In Europe, greenhouse vegetable prices are reaching great heights. "Unbelievably, bell peppers currently cost more than green asparagus. Wednesday, Feb. 15, bell pepper prices even broke through the magic €30 mark. Monday, Feb. 13, that was still €25 to €26," says Ruud Zwinkels of EFP International in the Netherlands.
"But, what's extraordinary is that these high prices apply to the entire vegetable assortment. Usually, you can find alternatives, but now there are minimal tomato supplies from Morocco, Spain, and the Canary Islands. Plus, there was no lit winter cultivation in the Netherlands. That's the catalyst."
"Round tomatoes are selling for €14, cherry tomatoes are reaching €20, and shakers are priced at between €22 and €23. And just under €24 is being paid for yellow cherry tomatoes (9x250 grams). Eggplants and cucumbers are expensive, too. I actually can't name a cheap product," Ruud admits.
"Every day, you wonder how high these prices will go. Yet, despite that, sales continue pretty well. Everyone's in the same boat," adds his colleague Danitsja Mulder. "We have twice daily commercial meetings with the buying and selling team. There we always go through the products that are under pressure. That's presently a very short list."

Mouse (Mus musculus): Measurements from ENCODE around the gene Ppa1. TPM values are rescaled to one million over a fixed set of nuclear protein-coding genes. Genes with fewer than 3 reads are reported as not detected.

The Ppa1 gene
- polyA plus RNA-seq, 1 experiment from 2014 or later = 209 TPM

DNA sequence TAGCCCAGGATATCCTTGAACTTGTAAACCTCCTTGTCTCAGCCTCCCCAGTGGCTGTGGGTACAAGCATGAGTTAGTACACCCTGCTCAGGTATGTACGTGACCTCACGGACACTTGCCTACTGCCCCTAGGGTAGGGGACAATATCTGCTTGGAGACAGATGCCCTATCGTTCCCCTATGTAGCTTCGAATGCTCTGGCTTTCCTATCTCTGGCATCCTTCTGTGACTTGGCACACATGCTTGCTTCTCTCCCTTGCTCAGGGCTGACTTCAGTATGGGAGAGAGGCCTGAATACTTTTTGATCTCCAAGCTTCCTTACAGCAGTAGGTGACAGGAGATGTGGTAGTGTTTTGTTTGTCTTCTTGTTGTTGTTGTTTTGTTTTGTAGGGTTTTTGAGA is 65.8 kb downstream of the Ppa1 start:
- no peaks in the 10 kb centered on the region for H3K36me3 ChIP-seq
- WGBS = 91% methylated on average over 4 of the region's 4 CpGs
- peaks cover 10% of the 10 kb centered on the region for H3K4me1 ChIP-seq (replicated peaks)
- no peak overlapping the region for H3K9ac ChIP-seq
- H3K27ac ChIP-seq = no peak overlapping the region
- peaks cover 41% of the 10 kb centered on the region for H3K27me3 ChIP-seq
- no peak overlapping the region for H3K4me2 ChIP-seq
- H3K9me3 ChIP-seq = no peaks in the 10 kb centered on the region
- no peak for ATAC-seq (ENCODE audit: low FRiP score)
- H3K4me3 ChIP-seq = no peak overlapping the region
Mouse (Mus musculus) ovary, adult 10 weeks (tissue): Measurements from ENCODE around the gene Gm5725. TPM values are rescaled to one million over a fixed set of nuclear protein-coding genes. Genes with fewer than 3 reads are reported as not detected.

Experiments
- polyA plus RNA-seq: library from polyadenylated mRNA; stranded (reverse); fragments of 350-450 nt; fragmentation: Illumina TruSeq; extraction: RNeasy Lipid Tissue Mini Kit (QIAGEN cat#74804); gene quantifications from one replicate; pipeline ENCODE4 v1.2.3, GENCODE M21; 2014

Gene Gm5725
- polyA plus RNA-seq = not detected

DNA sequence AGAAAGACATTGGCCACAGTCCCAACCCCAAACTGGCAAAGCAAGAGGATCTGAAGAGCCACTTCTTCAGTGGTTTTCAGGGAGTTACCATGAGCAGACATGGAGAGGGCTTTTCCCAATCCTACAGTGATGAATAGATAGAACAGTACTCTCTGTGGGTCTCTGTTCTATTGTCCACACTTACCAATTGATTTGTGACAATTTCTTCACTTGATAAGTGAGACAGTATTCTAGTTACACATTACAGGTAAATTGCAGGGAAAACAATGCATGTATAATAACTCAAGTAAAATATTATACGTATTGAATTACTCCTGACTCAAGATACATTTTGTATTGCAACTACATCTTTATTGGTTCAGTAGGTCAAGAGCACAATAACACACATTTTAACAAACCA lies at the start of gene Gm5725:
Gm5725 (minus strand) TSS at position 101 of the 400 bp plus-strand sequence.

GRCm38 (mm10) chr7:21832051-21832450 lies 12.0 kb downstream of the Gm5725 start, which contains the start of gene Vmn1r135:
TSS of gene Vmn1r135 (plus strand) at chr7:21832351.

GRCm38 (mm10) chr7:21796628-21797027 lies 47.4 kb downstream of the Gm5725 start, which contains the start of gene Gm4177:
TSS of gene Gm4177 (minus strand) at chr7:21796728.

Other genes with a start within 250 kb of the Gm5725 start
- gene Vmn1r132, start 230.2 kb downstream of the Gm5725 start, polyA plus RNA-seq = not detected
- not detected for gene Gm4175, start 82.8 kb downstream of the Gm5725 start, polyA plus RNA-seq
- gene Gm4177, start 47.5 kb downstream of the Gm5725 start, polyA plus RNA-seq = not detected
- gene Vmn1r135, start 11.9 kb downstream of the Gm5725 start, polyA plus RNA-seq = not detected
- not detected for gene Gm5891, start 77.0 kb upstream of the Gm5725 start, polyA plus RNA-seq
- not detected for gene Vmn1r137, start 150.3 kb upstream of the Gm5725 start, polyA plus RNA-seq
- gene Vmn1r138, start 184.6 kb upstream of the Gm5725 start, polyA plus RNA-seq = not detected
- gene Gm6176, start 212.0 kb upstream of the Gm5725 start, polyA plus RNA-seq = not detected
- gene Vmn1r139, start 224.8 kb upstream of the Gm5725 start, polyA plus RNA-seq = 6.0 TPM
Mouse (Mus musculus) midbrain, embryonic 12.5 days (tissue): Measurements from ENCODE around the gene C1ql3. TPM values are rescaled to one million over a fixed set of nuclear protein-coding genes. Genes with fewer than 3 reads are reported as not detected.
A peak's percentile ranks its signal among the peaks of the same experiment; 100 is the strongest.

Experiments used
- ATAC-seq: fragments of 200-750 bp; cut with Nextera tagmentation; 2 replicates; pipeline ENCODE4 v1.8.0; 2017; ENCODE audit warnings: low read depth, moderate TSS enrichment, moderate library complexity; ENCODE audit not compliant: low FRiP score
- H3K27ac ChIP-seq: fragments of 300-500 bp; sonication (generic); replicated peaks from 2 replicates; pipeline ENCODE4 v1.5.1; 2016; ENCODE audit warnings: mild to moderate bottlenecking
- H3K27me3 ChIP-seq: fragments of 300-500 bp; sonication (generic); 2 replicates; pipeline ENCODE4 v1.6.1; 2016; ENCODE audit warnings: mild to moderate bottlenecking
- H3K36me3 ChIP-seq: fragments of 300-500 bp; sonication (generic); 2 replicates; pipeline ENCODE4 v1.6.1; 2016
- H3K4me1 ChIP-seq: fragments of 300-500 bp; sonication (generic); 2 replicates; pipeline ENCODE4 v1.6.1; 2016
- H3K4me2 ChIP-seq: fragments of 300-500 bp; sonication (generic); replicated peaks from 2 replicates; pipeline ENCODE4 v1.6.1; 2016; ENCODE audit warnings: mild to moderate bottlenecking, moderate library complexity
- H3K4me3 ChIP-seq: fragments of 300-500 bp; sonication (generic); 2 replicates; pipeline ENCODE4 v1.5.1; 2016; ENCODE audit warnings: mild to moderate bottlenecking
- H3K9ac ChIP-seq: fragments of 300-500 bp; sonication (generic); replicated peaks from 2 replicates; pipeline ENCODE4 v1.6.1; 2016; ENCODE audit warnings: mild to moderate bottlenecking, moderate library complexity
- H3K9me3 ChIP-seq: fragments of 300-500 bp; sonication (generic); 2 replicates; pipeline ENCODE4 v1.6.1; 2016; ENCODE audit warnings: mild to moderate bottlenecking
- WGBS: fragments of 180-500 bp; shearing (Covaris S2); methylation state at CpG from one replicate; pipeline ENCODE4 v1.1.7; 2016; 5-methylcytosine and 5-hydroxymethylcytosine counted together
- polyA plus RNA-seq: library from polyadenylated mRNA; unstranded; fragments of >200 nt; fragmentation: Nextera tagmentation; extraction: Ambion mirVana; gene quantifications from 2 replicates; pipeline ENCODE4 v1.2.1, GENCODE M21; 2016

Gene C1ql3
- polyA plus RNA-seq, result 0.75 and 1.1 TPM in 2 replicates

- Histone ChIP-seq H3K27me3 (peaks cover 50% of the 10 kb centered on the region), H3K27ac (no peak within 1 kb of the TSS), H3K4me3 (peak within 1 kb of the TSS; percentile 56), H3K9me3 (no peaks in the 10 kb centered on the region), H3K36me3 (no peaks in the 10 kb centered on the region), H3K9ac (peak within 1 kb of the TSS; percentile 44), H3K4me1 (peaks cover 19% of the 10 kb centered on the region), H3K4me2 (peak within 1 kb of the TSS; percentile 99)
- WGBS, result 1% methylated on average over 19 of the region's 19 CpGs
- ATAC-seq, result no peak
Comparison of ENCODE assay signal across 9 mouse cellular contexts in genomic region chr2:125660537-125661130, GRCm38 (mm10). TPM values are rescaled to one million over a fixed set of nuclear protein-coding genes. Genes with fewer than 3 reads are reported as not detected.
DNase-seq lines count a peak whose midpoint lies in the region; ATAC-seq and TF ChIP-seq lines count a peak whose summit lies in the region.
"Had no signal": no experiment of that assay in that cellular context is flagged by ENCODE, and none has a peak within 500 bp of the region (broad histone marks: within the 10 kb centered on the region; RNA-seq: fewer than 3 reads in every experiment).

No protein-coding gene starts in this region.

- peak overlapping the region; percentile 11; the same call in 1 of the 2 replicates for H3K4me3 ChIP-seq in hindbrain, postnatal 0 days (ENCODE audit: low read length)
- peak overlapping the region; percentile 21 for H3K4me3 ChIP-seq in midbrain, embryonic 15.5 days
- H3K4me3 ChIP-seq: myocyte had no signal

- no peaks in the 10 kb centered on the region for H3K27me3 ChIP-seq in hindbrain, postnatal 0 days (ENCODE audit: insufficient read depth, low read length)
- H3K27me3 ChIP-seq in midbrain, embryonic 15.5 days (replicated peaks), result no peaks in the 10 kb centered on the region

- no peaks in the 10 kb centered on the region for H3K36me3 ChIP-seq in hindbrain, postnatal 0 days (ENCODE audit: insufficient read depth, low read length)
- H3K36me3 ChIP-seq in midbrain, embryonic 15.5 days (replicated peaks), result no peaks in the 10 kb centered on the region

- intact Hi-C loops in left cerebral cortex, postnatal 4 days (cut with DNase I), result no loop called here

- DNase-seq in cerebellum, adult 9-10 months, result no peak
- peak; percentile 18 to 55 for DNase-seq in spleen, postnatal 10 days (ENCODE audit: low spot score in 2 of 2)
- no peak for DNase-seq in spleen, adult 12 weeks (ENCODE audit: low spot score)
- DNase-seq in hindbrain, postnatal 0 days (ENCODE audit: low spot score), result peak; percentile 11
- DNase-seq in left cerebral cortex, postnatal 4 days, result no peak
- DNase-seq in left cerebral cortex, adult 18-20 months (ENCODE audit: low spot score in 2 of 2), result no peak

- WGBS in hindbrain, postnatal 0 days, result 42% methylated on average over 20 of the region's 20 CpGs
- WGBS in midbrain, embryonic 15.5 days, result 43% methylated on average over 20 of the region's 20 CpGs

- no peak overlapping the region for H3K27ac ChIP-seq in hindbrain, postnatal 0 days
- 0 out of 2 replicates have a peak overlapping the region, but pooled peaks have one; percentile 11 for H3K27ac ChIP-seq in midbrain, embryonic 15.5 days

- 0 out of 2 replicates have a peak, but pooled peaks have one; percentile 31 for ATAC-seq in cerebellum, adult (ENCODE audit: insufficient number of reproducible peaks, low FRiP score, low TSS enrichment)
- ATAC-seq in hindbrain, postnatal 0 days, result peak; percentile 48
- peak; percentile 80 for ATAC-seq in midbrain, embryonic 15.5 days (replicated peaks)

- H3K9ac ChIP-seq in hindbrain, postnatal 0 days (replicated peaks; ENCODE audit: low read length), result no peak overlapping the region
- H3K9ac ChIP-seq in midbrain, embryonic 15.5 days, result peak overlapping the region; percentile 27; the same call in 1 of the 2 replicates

"Much of the trade coming in is already pre-sold or is just entered into the system; then, it's sold. We're getting orders for volumes we'd normally be happy to fill, but we now lack products. Customers also switch easily between products. If there are no cherry tomatoes, they take plum cherry tomatoes without hesitation. We just have to wait a little longer; then, we can substitute potatoes for strawberries," Danitsja jokes.
A part of the EPP buying and selling team.
"Last week, severe weather meant many ships were stuck in the Strait of Gibraltar. Bad weather is expected again this weekend. Also, the Sahara sands seem to be becoming an issue in Morocco again. Plus, productions are dismal. Our colleagues in France say there are hardly any tomatoes on the market. Trade is, thus, being pulled to all sides, and the usual lines are disrupted."
"Because of the shortages, retailers are buying plenty on the day trade. Usually, there's an occasional week with high prices, but now, the high price situation has continued for a couple of weeks. I also expect sky-high prices until at least the month's end. However, night temperatures in the southern countries are finally rising slightly, and they're getting a little more sunlight. So, production should start increasing somewhat," Danitsja concludes.
For more information:
Danitsja Mulder/Ruud Zwinkels
451 ABC Westland
2685 DE, Poeldijk, NL